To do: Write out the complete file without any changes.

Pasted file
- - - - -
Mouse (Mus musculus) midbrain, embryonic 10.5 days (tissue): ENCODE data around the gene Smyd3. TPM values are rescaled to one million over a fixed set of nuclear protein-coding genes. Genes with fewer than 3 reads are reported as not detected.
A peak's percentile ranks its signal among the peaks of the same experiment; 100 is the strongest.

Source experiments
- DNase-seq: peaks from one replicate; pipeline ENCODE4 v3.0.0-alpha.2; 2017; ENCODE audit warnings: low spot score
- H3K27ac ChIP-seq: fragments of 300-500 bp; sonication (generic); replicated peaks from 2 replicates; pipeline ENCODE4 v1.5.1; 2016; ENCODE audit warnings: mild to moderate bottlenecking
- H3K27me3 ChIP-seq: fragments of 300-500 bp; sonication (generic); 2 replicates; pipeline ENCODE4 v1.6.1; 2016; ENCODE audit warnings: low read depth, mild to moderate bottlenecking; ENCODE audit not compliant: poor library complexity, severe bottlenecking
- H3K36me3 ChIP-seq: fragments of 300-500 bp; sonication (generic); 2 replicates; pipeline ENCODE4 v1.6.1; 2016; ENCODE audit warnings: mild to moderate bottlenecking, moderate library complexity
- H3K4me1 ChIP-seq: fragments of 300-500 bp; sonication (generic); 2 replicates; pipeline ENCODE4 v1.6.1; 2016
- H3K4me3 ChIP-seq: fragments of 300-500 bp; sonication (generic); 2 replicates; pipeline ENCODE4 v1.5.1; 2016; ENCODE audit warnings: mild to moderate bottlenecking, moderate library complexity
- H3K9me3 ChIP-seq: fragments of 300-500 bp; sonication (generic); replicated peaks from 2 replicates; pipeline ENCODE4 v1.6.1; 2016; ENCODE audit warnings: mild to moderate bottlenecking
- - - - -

Mouse (Mus musculus) midbrain, embryonic 10.5 days (tissue): ENCODE data around the gene Smyd3. TPM values are rescaled to one million over a fixed set of nuclear protein-coding genes. Genes with fewer than 3 reads are reported as not detected.
A peak's percentile ranks its signal among the peaks of the same experiment; 100 is the strongest.

Source experiments
- DNase-seq: peaks from one replicate; pipeline ENCODE4 v3.0.0-alpha.2; 2017; ENCODE audit warnings: low spot score
- H3K27ac ChIP-seq: fragments of 300-500 bp; sonication (generic); replicated peaks from 2 replicates; pipeline ENCODE4 v1.5.1; 2016; ENCODE audit warnings: mild to moderate bottlenecking
- H3K27me3 ChIP-seq: fragments of 300-500 bp; sonication (generic); 2 replicates; pipeline ENCODE4 v1.6.1; 2016; ENCODE audit warnings: low read depth, mild to moderate bottlenecking; ENCODE audit not compliant: poor library complexity, severe bottlenecking
- H3K36me3 ChIP-seq: fragments of 300-500 bp; sonication (generic); 2 replicates; pipeline ENCODE4 v1.6.1; 2016; ENCODE audit warnings: mild to moderate bottlenecking, moderate library complexity
- H3K4me1 ChIP-seq: fragments of 300-500 bp; sonication (generic); 2 replicates; pipeline ENCODE4 v1.6.1; 2016
- H3K4me3 ChIP-seq: fragments of 300-500 bp; sonication (generic); 2 replicates; pipeline ENCODE4 v1.5.1; 2016; ENCODE audit warnings: mild to moderate bottlenecking, moderate library complexity
- H3K9me3 ChIP-seq: fragments of 300-500 bp; sonication (generic); replicated peaks from 2 replicates; pipeline ENCODE4 v1.6.1; 2016; ENCODE audit warnings: mild to moderate bottlenecking